The Los Angeles Lakers’ season has been a mess, to put it bluntly.
This is a franchise that went all-in for another championship run after trading away key players for Russell Westbrook to form a new big three alongside Anthony Davis and LeBron James.
The team recruited several more veterans, leaving it with the oldest roster in the NBA by a considerable margin.
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Saturday January 15th
According to Real GM, the Lakers’ roster entered the season at an average age of 30.0 years, while the Brooklyn Nets and Utah Jazz came in equal-second at 28.1 years.
But near the halfway point of the season, it’s clear that the Lakers are far from the title favourites they were once projected to be — or should be based on the experience of their roster.
Frank Vogel’s team currently sits eighth in the Western Conference with a 19-19 record and isn’t long removed from a five-game losing streak.
Yes, they’ve been hit hard with injuries and Covid-related absences, but so has nearly every other team in the league.
The Lakers’ problems run deeper including chemistry issues, struggles at both ends of the floor (ranked 14th in the NBA in defensive rating, 24th in offensive rating and 20th in net rating) and a lack of identity.
As a result, the Lakers have been urged to shake up their roster and make a trade. Given Westbrook, Davis and James are all on max contracts, moving one is virtually the only way for the team to acquire another star-calibre player.
Trading Westbrook — an idea the franchise has even reportedly internally discussed — and his massive $44 million annual salary would be nearly impossible amid his inconsistent play.
And James isn’t going anywhere.
Therefore, Fox Sports US’ Colin Cowherd has proposed the Lakers consider parting with Davis in a bold move to open up genuine roster flexibility.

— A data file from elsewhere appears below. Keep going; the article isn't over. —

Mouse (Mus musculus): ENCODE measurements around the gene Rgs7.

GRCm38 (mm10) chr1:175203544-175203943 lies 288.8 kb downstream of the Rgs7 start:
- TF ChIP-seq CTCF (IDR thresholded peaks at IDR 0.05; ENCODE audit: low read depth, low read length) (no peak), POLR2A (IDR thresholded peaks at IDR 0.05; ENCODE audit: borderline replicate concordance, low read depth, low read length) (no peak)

“I think the Lakers have to strongly consider redoing all of it if they want to get back to a championship window. All of it starts with Davis, because we’re not moving LeBron and stop blaming Westbrook.
“Westbrook hasn’t been disappointing for the Lakers, he’s giving you everything he’s always given you.”
It comes amid an indifferent season from Davis where durability remains a big concern after he suffered a left knee MCL sprain.
Davis has never played more than 75 games in a season and has missed at least 10 games eight times in his 10 NBA campaigns including this year.
It also puts a bigger workload on the 37-year old James, who ranks second in the league in scoring and minutes per game — hardly ideal at this stage of his career when he’d preferably dial it back.
It comes after the Lakers surrendered a bounty to secure Davis from New Orleans in July 2019 — seven players (including Lonzo Ball and Brandon Ingram), three draft picks (including two first-rounders), swap rights for a third selection in the first round), and $1 million.
While he immediately helped the Lakers win a championship before re-signing on a $190 million extension (A$262 million), Davis’ play, particularly his shooting, has since been on the decline.
Davis’ three-point percentage has dropped dramatically from 33 per cent from 2018/2020 to 21.95 per cent since including 17.9 per cent this season on 2.1 attempts — the latter the worst he’s shot the three-ball since bringing it into his game in 2015/2016.
His free-throw shooting has also fallen away, going at 72.7 per cent on six attempts this season — the lowest return for his entire career.
While he still protects the rim as well as any player in the league (averaging 2.0 blocks per game), it’s not quite to the level he did at New Orleans.
And now, Cowherd wondered if Davis could live up to being the next franchise cornerstone for the Lakers post-James as he was intended to be when they recruited him.
“Two years ago LeBron wanted to pass the minutes baton to Davis. He came in out of shape and now this year he’s hurt,” Cowherd added.
“And he’s increasingly more hurt than he’s ever been. Davis has missed 55 of 200 games for the Lakers and is still out for a couple off weeks.”
Elsewhere, the Ringer’s Bill Simmons also questioned Davis’ career trajectory and if his body type was where it should be for the way he wants to play.